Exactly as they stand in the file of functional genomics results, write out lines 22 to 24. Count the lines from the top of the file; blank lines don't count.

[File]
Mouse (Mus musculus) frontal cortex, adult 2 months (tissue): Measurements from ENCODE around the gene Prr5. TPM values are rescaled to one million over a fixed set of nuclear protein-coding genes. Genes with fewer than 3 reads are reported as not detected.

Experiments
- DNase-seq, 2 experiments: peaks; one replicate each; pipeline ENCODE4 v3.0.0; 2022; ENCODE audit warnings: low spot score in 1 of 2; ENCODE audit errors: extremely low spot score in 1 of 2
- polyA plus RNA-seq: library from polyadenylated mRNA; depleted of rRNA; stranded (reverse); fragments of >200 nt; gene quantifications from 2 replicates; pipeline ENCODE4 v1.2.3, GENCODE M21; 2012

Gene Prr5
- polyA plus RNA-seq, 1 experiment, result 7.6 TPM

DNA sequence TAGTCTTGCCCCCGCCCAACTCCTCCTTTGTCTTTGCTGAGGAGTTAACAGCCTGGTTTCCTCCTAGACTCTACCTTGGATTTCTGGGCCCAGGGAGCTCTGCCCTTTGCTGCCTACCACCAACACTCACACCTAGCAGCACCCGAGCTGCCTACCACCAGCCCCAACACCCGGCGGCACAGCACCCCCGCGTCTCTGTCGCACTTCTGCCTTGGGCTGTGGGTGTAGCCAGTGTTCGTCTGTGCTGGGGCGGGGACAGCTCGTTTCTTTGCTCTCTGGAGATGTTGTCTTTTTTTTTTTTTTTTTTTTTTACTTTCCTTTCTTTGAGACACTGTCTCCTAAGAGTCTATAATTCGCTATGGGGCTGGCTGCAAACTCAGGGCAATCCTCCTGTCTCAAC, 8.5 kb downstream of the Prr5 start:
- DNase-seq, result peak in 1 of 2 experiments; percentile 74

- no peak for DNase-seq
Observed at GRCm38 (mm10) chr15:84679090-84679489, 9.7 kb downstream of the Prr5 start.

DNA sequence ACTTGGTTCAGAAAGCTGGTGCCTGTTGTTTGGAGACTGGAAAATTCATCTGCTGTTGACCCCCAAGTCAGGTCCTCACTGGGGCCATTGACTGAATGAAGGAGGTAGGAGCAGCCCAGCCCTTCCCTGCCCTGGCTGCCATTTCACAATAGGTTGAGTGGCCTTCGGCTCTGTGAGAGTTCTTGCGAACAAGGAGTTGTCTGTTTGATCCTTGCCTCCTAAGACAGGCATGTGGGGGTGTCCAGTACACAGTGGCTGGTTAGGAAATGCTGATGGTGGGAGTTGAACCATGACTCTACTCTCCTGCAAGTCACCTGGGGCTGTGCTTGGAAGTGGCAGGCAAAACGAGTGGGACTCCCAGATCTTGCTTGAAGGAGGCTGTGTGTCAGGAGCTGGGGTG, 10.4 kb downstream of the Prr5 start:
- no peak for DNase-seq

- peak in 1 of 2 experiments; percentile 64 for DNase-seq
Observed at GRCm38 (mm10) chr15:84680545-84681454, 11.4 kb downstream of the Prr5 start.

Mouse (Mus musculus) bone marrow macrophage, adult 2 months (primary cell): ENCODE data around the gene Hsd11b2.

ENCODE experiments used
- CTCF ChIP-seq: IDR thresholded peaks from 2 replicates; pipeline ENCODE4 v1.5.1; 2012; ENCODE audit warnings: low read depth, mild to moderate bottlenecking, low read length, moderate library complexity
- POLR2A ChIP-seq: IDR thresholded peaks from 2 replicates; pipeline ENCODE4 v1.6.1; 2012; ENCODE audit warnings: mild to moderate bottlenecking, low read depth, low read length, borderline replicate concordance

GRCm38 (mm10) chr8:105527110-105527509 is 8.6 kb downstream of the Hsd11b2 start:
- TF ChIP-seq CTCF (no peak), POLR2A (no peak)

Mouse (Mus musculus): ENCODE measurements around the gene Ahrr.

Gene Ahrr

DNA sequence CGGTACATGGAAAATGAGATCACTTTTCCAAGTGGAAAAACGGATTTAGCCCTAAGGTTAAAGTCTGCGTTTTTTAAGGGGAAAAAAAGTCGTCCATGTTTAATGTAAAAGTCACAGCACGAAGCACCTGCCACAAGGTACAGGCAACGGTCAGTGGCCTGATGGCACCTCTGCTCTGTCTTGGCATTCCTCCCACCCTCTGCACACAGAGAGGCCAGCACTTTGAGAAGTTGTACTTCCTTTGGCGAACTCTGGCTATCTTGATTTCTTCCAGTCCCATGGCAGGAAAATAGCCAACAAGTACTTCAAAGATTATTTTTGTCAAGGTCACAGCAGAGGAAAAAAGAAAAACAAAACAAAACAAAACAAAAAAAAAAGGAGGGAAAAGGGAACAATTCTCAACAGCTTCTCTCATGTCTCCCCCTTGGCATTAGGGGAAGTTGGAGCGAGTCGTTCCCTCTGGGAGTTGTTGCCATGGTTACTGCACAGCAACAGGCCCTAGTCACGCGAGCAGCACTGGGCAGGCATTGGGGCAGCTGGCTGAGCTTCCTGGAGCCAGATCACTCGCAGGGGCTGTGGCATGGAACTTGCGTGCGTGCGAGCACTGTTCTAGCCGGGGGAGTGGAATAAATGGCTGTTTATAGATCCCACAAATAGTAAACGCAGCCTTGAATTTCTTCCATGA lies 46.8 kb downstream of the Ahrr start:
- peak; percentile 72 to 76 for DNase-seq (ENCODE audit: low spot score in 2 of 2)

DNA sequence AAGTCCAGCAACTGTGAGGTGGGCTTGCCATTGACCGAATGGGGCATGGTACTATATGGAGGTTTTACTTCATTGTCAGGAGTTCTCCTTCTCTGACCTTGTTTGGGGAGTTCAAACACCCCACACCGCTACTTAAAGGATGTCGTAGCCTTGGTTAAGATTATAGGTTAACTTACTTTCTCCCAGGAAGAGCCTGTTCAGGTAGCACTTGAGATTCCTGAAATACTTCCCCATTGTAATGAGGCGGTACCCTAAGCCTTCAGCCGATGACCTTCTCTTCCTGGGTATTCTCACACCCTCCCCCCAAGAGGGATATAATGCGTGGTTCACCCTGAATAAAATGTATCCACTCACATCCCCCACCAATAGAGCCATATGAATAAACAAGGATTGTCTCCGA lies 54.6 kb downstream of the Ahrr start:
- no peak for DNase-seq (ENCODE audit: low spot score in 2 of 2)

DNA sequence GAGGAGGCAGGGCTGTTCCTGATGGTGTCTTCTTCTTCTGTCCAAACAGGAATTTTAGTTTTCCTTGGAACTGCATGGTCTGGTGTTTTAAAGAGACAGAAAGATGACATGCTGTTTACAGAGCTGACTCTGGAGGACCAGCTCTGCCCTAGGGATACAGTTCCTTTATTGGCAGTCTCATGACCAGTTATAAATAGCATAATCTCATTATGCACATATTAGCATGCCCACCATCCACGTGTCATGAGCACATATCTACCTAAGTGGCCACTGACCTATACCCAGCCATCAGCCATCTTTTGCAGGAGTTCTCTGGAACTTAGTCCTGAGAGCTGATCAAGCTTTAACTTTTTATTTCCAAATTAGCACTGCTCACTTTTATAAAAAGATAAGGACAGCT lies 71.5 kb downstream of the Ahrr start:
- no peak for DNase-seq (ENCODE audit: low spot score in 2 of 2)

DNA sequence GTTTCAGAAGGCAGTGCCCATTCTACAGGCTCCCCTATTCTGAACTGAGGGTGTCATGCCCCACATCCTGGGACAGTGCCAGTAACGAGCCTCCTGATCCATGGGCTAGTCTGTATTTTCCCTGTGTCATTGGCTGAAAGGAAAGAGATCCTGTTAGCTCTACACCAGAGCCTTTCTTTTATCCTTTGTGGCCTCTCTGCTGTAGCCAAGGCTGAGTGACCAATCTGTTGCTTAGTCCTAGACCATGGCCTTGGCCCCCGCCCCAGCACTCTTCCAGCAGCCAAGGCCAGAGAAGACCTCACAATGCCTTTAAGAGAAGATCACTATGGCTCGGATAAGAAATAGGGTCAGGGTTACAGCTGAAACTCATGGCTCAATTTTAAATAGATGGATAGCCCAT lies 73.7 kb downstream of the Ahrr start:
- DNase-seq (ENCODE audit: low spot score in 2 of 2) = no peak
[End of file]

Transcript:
Gene Ahrr

DNA sequence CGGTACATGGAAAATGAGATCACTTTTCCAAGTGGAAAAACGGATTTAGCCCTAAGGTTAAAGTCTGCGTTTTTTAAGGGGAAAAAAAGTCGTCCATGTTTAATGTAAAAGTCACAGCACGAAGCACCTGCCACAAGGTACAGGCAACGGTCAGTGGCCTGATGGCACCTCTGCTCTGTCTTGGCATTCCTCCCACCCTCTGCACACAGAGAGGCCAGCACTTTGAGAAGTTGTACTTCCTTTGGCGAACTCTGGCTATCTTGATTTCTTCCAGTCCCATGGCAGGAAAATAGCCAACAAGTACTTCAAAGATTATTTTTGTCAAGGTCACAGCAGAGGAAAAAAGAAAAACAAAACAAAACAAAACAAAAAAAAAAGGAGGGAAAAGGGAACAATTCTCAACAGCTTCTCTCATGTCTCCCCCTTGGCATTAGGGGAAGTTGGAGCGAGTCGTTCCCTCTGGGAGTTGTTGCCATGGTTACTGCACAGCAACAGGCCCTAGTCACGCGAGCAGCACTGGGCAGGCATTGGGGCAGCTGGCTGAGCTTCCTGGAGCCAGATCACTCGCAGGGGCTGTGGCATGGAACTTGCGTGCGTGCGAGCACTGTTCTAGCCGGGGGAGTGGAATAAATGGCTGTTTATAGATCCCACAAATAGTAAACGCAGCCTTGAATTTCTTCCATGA lies 46.8 kb downstream of the Ahrr start:
- peak; percentile 72 to 76 for DNase-seq (ENCODE audit: low spot score in 2 of 2)